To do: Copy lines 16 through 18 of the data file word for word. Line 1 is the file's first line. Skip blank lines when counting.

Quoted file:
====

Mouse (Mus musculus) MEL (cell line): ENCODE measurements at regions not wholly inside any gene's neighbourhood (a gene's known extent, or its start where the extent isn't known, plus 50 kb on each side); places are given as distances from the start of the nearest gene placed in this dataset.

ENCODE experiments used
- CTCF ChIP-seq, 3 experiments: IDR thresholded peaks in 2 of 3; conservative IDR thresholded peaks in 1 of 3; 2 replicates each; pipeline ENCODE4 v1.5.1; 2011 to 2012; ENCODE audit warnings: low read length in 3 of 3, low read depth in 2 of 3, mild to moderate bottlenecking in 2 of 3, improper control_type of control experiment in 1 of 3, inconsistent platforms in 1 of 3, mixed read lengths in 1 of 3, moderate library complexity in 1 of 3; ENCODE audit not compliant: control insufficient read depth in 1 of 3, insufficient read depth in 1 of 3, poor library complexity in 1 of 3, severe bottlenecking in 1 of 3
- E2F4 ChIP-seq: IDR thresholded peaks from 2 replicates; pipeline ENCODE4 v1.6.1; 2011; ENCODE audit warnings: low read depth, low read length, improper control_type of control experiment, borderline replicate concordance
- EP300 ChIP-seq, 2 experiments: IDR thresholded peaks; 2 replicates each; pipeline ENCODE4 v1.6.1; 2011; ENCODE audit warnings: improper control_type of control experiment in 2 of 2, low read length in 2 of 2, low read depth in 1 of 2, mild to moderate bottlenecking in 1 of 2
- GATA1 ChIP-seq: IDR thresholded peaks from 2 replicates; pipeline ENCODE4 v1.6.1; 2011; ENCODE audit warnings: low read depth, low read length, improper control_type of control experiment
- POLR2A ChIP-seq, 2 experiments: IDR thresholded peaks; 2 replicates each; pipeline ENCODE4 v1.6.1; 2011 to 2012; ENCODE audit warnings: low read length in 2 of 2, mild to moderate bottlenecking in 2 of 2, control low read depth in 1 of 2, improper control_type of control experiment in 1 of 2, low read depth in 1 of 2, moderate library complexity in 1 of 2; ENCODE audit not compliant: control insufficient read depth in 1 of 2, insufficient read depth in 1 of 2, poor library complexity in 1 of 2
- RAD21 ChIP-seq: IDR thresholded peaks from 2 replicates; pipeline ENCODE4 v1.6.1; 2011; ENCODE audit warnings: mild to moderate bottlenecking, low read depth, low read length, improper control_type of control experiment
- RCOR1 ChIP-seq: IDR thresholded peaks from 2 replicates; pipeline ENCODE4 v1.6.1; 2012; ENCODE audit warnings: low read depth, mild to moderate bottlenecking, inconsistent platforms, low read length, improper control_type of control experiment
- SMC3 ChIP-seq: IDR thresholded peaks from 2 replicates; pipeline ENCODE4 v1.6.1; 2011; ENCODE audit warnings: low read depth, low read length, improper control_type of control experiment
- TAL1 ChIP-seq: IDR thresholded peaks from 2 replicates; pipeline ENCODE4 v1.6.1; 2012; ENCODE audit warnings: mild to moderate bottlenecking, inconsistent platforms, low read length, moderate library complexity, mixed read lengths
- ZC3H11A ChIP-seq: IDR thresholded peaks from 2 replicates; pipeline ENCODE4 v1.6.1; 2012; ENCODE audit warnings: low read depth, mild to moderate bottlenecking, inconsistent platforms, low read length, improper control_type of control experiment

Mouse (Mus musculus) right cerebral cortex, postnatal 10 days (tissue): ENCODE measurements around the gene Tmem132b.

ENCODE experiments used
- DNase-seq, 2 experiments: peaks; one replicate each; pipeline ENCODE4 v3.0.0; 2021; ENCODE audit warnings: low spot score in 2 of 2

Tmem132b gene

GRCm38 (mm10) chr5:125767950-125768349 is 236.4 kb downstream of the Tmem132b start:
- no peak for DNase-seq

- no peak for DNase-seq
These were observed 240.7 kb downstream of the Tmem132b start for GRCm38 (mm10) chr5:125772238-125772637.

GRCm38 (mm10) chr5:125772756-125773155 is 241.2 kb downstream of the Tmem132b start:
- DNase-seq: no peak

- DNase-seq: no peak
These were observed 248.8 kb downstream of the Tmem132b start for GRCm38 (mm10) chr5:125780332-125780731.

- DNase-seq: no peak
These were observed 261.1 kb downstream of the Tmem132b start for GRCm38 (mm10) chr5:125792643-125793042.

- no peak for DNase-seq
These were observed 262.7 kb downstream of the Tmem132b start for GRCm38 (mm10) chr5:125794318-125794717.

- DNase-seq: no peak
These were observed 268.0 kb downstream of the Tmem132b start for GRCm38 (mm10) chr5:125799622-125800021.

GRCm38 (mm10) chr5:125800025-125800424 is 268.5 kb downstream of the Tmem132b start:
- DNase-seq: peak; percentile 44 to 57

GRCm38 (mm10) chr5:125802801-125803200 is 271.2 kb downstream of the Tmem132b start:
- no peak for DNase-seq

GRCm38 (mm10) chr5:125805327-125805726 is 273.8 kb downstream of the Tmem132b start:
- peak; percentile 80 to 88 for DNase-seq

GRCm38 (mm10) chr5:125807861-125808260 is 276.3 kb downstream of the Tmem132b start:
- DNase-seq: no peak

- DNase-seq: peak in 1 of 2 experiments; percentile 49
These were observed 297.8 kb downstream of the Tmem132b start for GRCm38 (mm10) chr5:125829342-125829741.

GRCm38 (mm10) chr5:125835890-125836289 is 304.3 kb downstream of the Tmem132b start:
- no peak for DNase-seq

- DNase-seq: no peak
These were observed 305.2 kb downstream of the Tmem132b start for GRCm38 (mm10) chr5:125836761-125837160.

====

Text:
Tmem132b gene

GRCm38 (mm10) chr5:125767950-125768349 is 236.4 kb downstream of the Tmem132b start:
- no peak for DNase-seq